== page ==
In my previous blog in this series I discussed the Paleolithic nutrition in great detail, so now, when we already know what our ancestors' nutrition looked like, we can focus on the diet that claims to replicate their way of eating, the Paleo diet. I must say that I am very excited to talk about it as the whole idea of returning to our roots is very appealing and makes lots of sense. There are plenty of descriptions of the Paleo diet online, so for the purposes of this blog I will focus on the original book by Eaton, Shostak, and Konner "The Paleolithic Prescription: A Program of Diet & Exercise and a Design for Living"1, which laid down a solid foundation for the modern Paleo diet, and the book by Loren Cordain "The Paleo Answer: 7 Days to Lose Weight, Feel Great, Stay Young"2, which is essentially a revival, or an update of the Paleo diet. I hope that you'll enjoy the read and can't wait to start, so let's dive into the modern-day Stone Age nutrition.
The core idea
The Paleo diet aims to replicate the nutritional patterns of our most recent ancestors who lived before the Agricultural Revolution 12-50 thousand years ago. They were hunters-gatherers and didn't have access to multiple food categories that we enjoy these days. There are some indications that the foods that were introduced as a result of farming have a profound impact on our health along with the changes in lifestyle3. Thus, the core idea of the Paleo diet is to restrict our food consumption exclusively to the foods that our ancestors, cavemen (and cavewomen) ate.
What can we eat and what we shouldn't on the Paleo Diet?
I mentioned in my previous blog that there are 4 major food categories – meat and fish, fruit and vegetables, milk and dairy products, and bread and cereals. I would add alcohol as a separate category. In any case, the cavemen had access only to the first two categories, and there was no conservation and processing of food, at least the way it's done nowadays. So, in order to replicate their nutritional patterns, we should eliminate the following foods from our menus:
- Bread and cereals: Our ancestors might have come across occasional grains, but they would not consume heavily selected and modified, nutritionally-dense grains. They would not grind them and remove bran, they would not add yeast or milk to make dough and ultimately bread. Neither should we. As a bonus, this completely solves the gluten problem.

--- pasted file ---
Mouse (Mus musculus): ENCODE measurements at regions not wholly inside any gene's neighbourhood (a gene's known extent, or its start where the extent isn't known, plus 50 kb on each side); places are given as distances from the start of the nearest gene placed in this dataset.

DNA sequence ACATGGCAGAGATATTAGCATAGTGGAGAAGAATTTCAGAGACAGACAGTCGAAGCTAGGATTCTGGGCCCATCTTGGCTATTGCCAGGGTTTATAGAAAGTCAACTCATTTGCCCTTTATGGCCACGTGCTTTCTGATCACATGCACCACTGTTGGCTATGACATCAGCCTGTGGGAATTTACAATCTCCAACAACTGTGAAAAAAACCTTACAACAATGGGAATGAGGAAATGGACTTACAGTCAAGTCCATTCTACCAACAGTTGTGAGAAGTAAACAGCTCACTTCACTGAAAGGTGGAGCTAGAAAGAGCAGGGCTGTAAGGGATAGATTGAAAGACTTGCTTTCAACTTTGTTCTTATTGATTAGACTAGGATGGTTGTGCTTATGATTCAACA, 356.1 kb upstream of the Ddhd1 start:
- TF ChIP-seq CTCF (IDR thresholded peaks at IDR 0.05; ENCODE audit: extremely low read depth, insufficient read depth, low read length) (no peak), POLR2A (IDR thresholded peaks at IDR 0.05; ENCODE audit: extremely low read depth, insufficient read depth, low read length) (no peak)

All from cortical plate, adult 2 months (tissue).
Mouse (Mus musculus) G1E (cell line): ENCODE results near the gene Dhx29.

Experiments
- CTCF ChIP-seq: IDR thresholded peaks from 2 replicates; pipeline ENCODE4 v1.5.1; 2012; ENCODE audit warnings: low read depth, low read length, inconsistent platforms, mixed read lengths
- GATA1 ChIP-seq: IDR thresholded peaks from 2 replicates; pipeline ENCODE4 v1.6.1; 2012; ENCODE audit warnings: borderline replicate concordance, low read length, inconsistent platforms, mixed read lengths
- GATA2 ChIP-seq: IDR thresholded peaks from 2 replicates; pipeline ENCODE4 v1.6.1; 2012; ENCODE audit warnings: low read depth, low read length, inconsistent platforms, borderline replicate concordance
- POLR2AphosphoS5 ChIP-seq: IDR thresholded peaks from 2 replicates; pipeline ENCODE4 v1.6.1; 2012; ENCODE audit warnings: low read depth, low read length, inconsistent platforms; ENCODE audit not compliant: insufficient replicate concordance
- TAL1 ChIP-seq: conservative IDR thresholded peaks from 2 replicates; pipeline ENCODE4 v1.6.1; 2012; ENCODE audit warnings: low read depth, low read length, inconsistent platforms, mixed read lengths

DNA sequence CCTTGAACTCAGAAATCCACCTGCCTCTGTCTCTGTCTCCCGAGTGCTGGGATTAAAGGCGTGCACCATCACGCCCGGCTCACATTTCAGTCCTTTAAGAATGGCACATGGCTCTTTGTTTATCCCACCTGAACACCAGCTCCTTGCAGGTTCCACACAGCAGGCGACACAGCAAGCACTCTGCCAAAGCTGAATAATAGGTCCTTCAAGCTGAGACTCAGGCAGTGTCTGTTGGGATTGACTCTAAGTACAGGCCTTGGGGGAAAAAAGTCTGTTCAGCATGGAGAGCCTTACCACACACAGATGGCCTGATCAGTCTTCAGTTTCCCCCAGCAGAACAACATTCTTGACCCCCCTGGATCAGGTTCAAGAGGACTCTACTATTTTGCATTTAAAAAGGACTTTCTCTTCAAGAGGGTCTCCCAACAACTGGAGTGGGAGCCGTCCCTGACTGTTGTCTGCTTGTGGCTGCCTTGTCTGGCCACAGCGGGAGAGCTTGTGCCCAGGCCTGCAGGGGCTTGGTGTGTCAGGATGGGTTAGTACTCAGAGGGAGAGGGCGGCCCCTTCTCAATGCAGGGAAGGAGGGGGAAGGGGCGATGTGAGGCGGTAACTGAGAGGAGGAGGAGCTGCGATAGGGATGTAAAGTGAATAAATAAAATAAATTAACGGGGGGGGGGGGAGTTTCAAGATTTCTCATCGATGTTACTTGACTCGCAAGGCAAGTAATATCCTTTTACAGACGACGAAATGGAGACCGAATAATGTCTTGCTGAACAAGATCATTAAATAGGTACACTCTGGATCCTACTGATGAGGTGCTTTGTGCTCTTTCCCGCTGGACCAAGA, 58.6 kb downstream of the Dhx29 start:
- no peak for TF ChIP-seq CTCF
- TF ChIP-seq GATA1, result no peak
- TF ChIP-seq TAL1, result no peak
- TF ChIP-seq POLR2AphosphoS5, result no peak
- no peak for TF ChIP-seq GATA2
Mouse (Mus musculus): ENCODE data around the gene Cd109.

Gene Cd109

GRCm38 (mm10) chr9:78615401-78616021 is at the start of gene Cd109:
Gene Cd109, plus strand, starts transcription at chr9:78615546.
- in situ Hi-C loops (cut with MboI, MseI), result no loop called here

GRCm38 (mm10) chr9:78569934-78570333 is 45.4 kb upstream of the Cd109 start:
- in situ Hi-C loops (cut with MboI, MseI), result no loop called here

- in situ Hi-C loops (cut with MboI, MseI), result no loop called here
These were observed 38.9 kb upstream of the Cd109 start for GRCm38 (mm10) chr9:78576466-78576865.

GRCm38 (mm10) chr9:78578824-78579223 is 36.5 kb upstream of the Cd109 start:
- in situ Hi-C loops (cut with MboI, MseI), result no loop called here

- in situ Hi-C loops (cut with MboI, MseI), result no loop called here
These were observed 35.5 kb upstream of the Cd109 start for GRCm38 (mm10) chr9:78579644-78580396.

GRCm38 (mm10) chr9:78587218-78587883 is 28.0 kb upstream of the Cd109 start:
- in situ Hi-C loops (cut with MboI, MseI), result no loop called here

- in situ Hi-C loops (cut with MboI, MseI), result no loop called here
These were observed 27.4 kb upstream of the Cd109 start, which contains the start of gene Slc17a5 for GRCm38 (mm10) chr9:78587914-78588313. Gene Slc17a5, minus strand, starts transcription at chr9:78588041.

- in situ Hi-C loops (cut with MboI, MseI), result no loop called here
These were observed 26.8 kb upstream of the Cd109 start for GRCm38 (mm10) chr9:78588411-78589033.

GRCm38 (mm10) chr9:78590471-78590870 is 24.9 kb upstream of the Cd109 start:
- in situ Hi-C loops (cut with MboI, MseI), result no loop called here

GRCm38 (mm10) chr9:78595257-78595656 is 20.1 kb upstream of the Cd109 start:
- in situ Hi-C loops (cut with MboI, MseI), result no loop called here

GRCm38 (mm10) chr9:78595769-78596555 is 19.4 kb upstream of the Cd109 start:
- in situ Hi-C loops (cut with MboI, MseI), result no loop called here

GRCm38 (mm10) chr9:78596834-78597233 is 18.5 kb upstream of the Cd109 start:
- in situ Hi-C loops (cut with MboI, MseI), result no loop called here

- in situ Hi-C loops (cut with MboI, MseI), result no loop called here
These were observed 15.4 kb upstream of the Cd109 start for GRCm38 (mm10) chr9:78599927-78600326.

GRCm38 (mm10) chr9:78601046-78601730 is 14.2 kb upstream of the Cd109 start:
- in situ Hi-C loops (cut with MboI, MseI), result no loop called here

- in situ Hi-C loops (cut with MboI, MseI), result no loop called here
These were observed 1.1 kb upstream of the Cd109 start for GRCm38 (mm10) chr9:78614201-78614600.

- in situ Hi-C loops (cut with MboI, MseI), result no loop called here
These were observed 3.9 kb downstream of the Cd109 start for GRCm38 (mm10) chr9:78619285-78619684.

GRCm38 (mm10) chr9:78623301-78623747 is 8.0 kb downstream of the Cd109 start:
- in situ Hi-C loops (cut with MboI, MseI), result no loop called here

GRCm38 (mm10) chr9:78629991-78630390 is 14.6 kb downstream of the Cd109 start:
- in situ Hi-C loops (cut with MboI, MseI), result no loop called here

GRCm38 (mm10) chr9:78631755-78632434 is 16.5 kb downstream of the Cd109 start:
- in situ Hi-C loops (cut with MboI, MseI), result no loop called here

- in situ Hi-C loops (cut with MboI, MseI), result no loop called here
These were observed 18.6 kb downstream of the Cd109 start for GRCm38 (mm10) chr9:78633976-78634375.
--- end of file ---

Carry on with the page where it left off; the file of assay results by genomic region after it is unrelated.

- Milk and dairy products: Again, other than consuming their mothers' milk, our ancestors would not have access to any dairy products. I cannot imagine a caveman catching a wild lactating herbivore and milking it, let alone storing and processing milk to make cheese or yogurt. So, this food category is out too. Another added bonus – it solves the lactose intolerance problem.
Special note: For some reason Eaton, Shostak and Konner do not oppose the consumption of dairy products, which, in my humble opinion, defeats the purpose of the Paleo diet.
- Processed foods: Our ancestors did not have food industry – they did not preserve foods, they did not cure meat, they did not ferment things, they did not add any chemicals to their foods to change their taste, size or looks. They ate their food without any additives and excessive processing with exception of animal products that were roasted.
- Fast foods and prepackaged foods: These products mostly fall into the processed foods category. Please note that there are some exceptions, like salads or grilled chicken that would still be fine.
- Added sugar: Sugar falls into the processed foods category, but I would still like to emphasize that we only had access to refined sugar in the past several centuries. As a matter of fact, most of that time it was extremely expensive and became a cheap addition to our rations in the past hundred years or so. Thus, no sugar and no additives in general.
- Artificial sweeteners: Since we spoke about added sugar, we should mention the artificial sweeteners. Obviously, cavemen didn't use any and, therefore, you shouldn't either.